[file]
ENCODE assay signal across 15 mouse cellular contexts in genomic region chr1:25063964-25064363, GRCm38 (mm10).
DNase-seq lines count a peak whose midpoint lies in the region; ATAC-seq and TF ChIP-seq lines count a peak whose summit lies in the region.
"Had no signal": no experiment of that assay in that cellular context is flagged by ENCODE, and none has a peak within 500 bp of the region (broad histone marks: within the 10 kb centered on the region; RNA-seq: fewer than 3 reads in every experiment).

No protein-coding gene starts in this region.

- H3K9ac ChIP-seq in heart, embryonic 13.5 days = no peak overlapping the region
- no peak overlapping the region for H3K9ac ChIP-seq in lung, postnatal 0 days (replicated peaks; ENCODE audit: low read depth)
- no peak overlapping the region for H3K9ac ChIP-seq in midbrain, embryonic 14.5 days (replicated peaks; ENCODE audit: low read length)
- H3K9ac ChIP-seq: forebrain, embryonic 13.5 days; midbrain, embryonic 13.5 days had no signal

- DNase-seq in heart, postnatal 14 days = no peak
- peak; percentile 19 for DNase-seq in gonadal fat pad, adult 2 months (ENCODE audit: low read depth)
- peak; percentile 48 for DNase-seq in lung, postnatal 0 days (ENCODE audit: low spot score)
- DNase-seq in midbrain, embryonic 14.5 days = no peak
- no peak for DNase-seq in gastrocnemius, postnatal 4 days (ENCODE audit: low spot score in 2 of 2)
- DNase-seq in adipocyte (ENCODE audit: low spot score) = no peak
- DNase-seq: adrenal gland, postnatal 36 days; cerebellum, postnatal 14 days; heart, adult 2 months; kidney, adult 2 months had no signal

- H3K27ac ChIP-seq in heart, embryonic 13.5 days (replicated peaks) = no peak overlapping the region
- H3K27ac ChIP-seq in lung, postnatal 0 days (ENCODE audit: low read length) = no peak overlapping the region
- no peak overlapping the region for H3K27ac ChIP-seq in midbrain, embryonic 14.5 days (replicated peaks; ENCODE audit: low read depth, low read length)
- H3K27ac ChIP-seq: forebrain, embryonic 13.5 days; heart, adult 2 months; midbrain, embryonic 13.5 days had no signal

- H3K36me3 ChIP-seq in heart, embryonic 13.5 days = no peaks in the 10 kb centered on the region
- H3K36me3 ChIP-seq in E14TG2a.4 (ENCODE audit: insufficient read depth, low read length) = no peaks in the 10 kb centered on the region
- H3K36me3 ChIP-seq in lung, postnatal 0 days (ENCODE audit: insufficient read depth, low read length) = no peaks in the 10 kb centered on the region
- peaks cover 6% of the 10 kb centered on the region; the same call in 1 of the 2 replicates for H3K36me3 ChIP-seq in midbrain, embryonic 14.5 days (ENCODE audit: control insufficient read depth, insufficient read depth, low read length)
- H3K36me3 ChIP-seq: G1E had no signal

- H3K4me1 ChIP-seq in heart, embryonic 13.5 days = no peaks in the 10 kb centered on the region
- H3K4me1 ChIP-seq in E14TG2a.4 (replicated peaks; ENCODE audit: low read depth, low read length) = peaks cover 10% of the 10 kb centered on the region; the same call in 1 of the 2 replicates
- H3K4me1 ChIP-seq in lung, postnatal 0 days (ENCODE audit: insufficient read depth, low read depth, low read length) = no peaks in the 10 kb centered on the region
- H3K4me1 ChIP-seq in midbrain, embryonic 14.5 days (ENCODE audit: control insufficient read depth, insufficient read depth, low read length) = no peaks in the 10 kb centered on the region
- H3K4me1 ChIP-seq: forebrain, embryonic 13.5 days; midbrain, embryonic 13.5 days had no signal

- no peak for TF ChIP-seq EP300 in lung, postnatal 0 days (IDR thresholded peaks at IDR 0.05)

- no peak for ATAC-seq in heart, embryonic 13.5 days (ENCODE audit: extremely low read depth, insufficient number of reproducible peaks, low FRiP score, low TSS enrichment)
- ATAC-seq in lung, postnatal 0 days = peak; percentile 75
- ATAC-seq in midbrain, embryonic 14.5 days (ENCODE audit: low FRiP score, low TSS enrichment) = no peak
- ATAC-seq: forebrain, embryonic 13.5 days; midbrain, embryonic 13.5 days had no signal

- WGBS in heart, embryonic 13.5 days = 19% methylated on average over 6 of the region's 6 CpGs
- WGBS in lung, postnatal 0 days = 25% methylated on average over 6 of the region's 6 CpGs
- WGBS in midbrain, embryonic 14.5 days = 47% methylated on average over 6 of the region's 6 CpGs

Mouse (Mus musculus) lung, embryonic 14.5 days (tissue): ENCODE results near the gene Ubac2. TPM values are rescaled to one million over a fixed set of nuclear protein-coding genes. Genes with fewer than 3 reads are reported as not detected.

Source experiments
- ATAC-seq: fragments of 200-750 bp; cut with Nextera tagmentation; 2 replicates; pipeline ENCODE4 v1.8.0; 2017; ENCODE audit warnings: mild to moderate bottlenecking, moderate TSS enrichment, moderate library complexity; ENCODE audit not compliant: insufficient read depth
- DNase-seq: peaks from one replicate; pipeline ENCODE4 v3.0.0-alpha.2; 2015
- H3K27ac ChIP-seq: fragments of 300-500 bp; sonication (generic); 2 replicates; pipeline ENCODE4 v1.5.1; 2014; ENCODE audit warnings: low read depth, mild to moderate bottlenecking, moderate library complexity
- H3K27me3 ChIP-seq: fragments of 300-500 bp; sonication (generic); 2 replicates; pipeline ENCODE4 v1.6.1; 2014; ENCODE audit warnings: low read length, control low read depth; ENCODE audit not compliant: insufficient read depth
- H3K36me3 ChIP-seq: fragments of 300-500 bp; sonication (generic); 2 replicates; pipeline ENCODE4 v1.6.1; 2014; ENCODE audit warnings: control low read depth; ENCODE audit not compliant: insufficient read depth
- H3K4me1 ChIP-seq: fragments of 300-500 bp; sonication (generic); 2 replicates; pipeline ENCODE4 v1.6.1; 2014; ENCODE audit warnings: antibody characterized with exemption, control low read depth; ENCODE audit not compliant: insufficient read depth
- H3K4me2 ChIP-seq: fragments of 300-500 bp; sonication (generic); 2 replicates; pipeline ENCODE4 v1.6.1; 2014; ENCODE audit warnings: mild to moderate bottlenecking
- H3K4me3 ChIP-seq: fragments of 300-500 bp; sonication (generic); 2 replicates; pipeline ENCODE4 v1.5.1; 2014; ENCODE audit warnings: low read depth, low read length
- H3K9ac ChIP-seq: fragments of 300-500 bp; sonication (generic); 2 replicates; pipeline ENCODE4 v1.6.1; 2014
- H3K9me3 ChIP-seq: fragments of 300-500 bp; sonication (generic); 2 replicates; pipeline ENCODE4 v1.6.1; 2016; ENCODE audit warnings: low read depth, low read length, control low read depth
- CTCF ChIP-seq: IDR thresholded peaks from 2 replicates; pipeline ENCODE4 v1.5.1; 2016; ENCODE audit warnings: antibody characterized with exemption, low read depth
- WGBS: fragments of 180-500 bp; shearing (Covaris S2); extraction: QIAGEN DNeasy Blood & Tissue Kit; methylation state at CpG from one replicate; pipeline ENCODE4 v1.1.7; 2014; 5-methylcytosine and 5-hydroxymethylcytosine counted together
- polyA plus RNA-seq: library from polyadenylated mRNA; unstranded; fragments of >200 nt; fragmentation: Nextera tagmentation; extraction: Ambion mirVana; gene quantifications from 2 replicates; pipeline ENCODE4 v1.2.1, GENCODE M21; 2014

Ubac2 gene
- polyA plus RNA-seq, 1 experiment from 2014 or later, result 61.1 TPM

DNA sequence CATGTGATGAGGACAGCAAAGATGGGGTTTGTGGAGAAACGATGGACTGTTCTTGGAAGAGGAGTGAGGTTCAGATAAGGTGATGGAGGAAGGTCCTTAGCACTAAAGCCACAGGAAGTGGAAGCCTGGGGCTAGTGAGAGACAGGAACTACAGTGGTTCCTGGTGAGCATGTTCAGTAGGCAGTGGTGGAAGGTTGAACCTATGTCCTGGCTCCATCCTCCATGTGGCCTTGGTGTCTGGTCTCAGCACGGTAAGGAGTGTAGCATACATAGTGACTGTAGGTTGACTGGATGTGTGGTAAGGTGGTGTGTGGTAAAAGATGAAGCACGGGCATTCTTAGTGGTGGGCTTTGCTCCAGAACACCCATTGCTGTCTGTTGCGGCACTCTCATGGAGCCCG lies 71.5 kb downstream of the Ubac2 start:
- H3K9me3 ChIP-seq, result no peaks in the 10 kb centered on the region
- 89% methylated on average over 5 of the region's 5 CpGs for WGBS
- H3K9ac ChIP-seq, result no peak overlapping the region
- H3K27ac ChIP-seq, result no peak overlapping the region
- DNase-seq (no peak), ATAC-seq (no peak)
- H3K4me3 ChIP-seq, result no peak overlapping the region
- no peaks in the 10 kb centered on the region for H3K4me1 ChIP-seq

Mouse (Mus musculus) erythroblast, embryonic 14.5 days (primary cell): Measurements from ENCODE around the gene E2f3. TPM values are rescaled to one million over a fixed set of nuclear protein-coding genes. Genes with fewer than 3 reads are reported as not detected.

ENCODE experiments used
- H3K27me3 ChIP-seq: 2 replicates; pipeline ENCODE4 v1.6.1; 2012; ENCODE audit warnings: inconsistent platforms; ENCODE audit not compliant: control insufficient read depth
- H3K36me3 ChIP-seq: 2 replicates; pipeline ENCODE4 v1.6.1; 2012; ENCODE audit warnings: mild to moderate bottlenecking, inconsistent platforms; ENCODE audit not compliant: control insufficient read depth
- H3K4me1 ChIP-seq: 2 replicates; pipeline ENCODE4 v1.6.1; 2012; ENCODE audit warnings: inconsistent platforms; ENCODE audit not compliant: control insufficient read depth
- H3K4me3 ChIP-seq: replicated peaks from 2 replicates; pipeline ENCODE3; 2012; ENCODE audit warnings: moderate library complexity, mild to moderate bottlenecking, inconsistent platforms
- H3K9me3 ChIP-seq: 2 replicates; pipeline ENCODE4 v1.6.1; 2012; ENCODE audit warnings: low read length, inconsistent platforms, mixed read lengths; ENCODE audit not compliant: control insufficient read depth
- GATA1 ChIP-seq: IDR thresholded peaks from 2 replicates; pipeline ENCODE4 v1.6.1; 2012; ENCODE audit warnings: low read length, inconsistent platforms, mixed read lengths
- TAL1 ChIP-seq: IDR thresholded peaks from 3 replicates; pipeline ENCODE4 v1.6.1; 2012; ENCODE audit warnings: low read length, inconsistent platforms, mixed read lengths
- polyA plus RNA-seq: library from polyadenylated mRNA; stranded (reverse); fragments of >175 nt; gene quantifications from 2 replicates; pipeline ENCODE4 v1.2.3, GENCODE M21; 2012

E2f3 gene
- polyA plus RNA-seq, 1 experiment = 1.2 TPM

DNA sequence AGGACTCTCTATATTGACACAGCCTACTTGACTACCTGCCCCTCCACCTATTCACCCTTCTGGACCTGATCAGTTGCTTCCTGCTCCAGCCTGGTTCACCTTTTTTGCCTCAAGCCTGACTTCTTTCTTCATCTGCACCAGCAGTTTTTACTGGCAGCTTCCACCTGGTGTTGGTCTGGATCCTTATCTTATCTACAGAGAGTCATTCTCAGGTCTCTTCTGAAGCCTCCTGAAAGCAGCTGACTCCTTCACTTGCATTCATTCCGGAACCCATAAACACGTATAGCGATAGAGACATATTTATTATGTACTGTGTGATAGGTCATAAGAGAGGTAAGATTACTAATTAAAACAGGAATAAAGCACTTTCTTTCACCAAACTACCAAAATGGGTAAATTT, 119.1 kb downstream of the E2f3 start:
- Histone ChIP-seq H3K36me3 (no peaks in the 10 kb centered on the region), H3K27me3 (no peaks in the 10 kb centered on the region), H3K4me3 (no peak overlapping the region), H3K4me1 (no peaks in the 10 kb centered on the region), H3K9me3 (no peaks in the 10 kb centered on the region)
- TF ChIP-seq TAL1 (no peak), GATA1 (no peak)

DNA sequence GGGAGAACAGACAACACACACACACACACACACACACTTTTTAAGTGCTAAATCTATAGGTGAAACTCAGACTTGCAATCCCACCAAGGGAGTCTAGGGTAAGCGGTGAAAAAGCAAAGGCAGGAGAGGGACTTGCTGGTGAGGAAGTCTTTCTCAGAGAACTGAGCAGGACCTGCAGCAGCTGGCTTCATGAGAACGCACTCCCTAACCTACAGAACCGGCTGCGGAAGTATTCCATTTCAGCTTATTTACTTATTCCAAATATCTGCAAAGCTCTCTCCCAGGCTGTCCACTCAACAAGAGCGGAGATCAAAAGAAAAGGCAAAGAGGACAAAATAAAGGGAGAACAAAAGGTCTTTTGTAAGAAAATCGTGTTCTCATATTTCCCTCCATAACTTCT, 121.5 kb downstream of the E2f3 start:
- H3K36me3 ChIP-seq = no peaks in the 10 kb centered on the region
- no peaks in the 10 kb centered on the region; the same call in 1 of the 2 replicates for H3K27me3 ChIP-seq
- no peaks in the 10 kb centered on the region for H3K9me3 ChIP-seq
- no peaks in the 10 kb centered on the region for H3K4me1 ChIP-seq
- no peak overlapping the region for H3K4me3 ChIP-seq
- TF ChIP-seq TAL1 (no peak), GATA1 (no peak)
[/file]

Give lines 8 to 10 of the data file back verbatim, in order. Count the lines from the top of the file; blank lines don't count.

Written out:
- H3K9ac ChIP-seq: forebrain, embryonic 13.5 days; midbrain, embryonic 13.5 days had no signal

- DNase-seq in heart, postnatal 14 days = no peak
- peak; percentile 19 for DNase-seq in gonadal fat pad, adult 2 months (ENCODE audit: low read depth)